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Four Signs of a Good Coffee ”

How many people can’t get through their morning, or their whole day, for that matter, without at least one cup of coffee? Most of the people who’ll ever read this, if the social media has anything to say about it. But one thing many caffeine fiends agree on is that not all cups of joe are created equal.

There’s nothing wrong with trying to figure out your ideal cup of coffee, but it might be hard to figure out what you’re looking for if you’re a newbie. Never fear, we’re here to help. Let’s talk about some of the most commonly examined factors which go into great coffee. For an unparalleled selection of upscale flavors, Glasshouse Mountains Coffee is highly recommended.

#1. Fragrance

The scent of coffee is one of if not the first things you detect about it, and it sets the stage for the experience of drinking it. It also ties into the flavor, since any food or beverage junkie understands that smell and taste are linked together by our nervous system. Ideally, a good brew will draw you in with its inviting aroma. If it has no odor, or, even worse, a nasty, burnt smell, it can instantly turn you off from drinking it.

#2. Roast Quality

Another important thing to pay attention to is the quality of the roast itself. Expert growers have a simple trick for determining the quality of a roast. All you have to do is take a glass and fill it up with ice water. Take a tablespoon of the coffee and dump it onto the water. If the coffee remains at the top of the glass and doesn’t seep into the water at all, it’s a top-notch roast.

The reasoning behind this technique is that if the coffee thoroughly diffuses into the water, it’s been over-roasted. If the beans haven’t been roasted properly, there will be an inappropriate amount of fructose present, which will leak into the water. The only way for the fructose to linger at the top of the glass is if the beans have been roasted well.

When coffee beans haven’t spent enough time being roasted, they don’t caramelize enough. This results in a higher level of fructose present. Fructose that hasn’t been caramelized tastes noticeably sweeter. On the other hand, in beans that have been roasted too much, there is excessive breakdown of the amino acids and sugars present inside. Either way, over/under-roasted, there will be too much fructose.

#3. Quality of the Coffee Beans

We understand now that the roasting process is very important, but before that, you can get an idea of the quality of the coffee by educating yourself about the quality of the beans.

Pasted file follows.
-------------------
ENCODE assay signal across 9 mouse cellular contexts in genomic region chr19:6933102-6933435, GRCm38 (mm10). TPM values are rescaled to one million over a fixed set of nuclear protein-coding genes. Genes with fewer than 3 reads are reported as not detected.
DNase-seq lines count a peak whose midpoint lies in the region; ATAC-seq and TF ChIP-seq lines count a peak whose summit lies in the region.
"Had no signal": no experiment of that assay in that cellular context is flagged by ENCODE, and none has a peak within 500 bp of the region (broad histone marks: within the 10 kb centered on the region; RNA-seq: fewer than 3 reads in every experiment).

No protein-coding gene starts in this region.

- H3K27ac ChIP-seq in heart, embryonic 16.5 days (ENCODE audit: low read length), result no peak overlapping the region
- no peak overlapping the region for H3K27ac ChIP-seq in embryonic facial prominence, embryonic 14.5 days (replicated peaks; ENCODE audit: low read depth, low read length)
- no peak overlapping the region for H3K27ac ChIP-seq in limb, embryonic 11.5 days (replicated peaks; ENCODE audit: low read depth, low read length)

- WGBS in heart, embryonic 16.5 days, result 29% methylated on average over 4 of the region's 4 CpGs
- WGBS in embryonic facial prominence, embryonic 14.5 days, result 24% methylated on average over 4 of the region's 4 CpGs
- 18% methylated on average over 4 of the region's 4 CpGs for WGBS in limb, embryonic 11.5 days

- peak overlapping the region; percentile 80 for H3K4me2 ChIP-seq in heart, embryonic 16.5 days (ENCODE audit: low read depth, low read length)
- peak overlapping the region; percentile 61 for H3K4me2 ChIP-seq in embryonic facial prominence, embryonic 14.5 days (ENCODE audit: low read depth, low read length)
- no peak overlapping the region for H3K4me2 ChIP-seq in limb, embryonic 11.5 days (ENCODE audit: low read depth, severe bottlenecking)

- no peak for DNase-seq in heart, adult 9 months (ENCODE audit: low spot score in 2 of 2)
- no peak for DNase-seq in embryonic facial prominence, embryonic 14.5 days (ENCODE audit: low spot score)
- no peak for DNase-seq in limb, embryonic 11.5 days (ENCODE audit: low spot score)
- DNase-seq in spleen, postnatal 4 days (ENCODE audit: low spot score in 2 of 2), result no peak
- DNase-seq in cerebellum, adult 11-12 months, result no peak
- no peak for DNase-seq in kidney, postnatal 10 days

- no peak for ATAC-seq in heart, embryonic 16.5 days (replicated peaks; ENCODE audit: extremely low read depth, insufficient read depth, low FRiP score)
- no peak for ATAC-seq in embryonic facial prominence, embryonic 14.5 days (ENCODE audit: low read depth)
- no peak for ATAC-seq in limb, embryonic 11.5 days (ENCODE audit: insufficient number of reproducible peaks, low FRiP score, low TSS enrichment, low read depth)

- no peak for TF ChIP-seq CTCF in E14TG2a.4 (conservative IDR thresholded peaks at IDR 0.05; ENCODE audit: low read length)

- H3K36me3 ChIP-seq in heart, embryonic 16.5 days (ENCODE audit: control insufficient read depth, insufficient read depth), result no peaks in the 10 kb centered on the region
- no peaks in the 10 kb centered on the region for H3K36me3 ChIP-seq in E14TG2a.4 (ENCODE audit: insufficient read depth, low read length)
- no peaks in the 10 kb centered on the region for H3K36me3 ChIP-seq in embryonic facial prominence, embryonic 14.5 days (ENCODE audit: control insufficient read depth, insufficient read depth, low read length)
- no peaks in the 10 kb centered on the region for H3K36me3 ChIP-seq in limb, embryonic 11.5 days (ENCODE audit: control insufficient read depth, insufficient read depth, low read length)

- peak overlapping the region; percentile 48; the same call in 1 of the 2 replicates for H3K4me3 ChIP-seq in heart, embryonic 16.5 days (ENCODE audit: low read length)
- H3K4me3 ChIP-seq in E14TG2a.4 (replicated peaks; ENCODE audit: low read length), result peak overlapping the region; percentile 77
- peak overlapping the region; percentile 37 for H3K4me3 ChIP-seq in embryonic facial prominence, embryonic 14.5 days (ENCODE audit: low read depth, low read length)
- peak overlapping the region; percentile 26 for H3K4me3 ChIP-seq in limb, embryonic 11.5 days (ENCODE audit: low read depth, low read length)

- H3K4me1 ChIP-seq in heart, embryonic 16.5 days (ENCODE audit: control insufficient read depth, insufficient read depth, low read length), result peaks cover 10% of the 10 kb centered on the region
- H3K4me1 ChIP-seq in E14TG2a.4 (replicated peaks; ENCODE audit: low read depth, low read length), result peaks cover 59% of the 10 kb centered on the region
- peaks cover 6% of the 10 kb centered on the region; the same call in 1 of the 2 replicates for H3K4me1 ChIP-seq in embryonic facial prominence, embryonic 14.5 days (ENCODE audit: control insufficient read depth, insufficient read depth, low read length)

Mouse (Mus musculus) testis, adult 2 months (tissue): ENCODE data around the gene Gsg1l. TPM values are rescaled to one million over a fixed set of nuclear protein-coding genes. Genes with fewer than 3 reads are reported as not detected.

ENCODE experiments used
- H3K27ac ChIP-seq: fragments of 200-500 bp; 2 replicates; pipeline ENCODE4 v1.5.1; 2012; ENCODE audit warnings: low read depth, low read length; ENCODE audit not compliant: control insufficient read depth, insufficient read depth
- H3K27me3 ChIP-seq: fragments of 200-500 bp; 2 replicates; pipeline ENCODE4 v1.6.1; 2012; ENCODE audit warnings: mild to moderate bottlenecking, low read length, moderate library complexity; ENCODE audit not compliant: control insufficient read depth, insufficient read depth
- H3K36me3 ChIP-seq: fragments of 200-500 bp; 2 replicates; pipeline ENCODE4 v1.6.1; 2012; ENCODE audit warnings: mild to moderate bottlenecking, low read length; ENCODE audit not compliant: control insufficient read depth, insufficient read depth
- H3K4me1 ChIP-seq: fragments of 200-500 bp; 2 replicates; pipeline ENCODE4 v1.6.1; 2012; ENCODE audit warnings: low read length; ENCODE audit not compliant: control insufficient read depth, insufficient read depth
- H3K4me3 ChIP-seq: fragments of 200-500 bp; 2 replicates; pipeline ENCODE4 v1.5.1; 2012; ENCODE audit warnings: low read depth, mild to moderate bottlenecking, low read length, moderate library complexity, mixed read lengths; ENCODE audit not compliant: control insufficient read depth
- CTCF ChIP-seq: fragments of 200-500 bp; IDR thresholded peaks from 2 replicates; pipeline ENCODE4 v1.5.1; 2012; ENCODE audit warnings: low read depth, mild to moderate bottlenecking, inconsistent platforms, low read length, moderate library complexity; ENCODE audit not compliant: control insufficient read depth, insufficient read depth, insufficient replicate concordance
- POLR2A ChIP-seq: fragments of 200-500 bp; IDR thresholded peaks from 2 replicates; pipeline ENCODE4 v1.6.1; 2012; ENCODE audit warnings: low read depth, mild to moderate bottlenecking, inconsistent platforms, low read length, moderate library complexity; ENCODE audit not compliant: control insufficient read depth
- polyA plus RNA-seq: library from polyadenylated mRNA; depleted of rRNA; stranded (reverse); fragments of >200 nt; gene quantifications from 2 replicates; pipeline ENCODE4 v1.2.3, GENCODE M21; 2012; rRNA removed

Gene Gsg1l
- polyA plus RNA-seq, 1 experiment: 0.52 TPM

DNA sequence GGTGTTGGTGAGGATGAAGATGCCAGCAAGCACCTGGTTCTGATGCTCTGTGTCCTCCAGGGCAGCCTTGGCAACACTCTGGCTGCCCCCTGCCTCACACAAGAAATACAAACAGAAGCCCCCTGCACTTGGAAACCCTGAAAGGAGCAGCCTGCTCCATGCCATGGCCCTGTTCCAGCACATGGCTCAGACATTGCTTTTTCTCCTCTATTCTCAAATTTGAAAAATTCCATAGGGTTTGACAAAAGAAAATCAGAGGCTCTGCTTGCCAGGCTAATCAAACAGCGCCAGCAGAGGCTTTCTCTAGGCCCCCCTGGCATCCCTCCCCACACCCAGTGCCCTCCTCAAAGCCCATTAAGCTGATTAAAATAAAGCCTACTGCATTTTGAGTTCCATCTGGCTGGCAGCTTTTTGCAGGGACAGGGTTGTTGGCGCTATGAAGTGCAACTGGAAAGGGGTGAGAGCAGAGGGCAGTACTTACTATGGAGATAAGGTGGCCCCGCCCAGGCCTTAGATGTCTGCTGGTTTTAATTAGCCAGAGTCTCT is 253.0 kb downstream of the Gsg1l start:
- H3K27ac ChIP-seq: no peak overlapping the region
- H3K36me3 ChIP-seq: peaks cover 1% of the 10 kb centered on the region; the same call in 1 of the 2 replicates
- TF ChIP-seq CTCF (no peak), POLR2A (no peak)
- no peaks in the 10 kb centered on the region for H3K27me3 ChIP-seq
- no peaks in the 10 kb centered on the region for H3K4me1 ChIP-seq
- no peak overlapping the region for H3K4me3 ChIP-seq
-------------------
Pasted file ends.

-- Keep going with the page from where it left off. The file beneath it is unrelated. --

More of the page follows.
Different places around the world are known for different qualities and flavors. Northern European countries like the Netherlands produce beans that are famously acidic and bitter, which is certainly an acquired taste. In Central America, the beans are typically balanced, mild, and medium-bodied. There’s a degree of acidity, but it’s not overbearing.

South American coffee is also mild, but it’s much creamier and boasts a nice chocolate aftertaste.

#4. Taste it.

The most obvious test is… the taste-test! Examining the flavor of the coffee is the most surefire way to determine your compatibility with the brew. Avoid any undesirable tastes, such as a burnt taste, an abundance of sweetness, acidity, or bitterness. The blend should be smooth and demonstrate a combination of complementary flavors. Use wine for an example. The blend could be fruity, flowery, and/or robust. It should be subtle, it shouldn’t jump out at you the moment the coffee touches your tongue.

Coffee develops its flavor during the roasting process. The beans expand outward and the balance of chemicals within changes due to chemical and physical reactions, resulting in varied fragrance, taste, density, and appearance.

In the case of a lighter roast, the beans hold onto more of their original flavor, highlighting the species of bean, the soil from which it grew, and the altitude and climate in question. A darker roast, by contrast, will result in all of those unique flavoring becoming muddled and overpowered.

Don’t be afraid to try different roasts and beans until you find the combination of flavors that gets you through the day like no other.

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Four Signs of a Good Coffee

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